INDYK: I think it is because the president-elect, and certainly from what I know, Secretary of State-Designate Clinton, they understand that the Palestinian issue is a very important in terms, not just of trying to resolve this long festering conflict but because it affects so many other things. Particularly America's relations with the Arab world and with the Muslim world. And there's a real sense the chances of the peaceful resolution for the Palestinian state alongside Israel, those chances are evaporating. The hope of that is evaporating.

And so I think that the president-elect really sees this is a priority for him. Even though he can't move quickly on it until there is a new Israeli government in place. He intends to pick it up early. nd I think he saw in President Bush's approach, which was essentially to leave it aside and neglect the issue for seven years, that was a real mistake. Because it really had such a powerful impact in terms of the anger quotient with the Arab and Muslim world.

GREGORY: And it was at the Saban Forum in Jerusalem last year when Secretary of State Rice made the point that we're running out of time to deal with moderate Arab leaders, moderate Palestinian leaders with whom the Israelis and the United States can do business. We've sustain Mumbai terror attacks, different tactics. Radical Islam spreading its influence. The influence of Iran, etc. Is that a key motivator here? Which is the loss of moderate leadership across the Arab world?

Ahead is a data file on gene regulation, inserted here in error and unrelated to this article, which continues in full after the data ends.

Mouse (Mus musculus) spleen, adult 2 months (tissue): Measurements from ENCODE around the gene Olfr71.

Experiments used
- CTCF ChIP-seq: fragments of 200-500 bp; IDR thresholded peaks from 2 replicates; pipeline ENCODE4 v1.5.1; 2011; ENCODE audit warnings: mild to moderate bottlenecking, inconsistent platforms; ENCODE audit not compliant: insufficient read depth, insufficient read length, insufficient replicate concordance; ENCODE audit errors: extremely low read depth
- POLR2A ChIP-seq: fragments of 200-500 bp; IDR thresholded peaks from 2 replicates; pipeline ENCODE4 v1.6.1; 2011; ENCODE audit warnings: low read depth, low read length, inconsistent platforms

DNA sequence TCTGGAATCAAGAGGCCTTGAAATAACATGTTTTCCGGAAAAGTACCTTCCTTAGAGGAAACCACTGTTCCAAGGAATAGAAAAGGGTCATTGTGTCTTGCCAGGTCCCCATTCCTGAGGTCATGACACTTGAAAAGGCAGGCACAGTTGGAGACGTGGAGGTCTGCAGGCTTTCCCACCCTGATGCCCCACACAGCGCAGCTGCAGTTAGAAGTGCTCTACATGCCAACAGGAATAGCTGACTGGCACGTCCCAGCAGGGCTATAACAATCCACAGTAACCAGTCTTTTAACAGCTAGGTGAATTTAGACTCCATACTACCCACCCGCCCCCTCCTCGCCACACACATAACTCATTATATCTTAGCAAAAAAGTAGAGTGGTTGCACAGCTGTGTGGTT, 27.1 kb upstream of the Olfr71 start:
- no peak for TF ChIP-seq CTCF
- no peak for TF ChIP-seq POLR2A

INDYK: I think there is a real challenge for Iran and its proxies, Hezbollah and Hamas. They're saying basically our way works which is violence, terrorism, defiance of the United States and the international community, trying to acquire nuclear weapons and so on.

And the moderates, the peace camp, as it were, in Israel and the Arab world, it is very much on the defensive as is the United States. And I think President-Elect Obama will have to get off the defense here and pursue a series of initiatives. One towards Iran for which he has a mandate to engage Iran. One on the Palestinian issue and one on the Israeli-Syrian negotiations. Because that in a way becomes the lynchpin of Iran's efforts to use its influence to spread its influence into the Middle East heartland. Lebanon-Palestinian arena.